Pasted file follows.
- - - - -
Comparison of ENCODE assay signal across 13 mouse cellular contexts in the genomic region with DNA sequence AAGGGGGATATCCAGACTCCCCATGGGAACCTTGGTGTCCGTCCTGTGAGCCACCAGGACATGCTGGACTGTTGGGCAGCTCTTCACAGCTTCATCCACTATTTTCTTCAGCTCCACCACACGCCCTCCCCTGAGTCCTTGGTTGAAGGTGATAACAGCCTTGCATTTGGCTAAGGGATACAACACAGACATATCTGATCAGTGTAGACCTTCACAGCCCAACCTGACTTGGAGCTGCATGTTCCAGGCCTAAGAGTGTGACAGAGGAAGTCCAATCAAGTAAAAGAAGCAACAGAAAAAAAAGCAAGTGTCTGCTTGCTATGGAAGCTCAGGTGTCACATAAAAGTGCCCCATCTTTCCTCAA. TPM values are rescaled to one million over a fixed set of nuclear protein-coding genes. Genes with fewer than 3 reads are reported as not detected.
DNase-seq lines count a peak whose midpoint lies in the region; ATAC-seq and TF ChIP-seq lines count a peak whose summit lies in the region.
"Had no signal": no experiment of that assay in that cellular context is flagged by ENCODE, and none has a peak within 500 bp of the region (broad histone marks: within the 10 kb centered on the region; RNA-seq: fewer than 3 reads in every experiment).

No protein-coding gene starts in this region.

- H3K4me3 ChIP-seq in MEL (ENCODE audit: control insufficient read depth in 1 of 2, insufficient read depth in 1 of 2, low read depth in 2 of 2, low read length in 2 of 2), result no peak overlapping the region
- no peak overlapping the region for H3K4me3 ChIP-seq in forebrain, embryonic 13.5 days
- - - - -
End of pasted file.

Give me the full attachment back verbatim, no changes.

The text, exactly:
Comparison of ENCODE assay signal across 13 mouse cellular contexts in the genomic region with DNA sequence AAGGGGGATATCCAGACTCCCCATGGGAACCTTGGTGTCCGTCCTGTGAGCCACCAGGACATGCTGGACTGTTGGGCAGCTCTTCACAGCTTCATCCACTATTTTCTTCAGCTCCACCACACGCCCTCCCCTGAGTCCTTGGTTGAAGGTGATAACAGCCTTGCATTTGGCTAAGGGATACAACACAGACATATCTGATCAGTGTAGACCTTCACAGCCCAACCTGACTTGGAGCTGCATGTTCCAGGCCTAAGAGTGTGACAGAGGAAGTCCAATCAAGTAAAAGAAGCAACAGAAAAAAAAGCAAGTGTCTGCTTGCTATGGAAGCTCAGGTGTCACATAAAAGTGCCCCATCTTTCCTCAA. TPM values are rescaled to one million over a fixed set of nuclear protein-coding genes. Genes with fewer than 3 reads are reported as not detected.
DNase-seq lines count a peak whose midpoint lies in the region; ATAC-seq and TF ChIP-seq lines count a peak whose summit lies in the region.
"Had no signal": no experiment of that assay in that cellular context is flagged by ENCODE, and none has a peak within 500 bp of the region (broad histone marks: within the 10 kb centered on the region; RNA-seq: fewer than 3 reads in every experiment).

No protein-coding gene starts in this region.

- H3K4me3 ChIP-seq in MEL (ENCODE audit: control insufficient read depth in 1 of 2, insufficient read depth in 1 of 2, low read depth in 2 of 2, low read length in 2 of 2), result no peak overlapping the region
- no peak overlapping the region for H3K4me3 ChIP-seq in forebrain, embryonic 13.5 days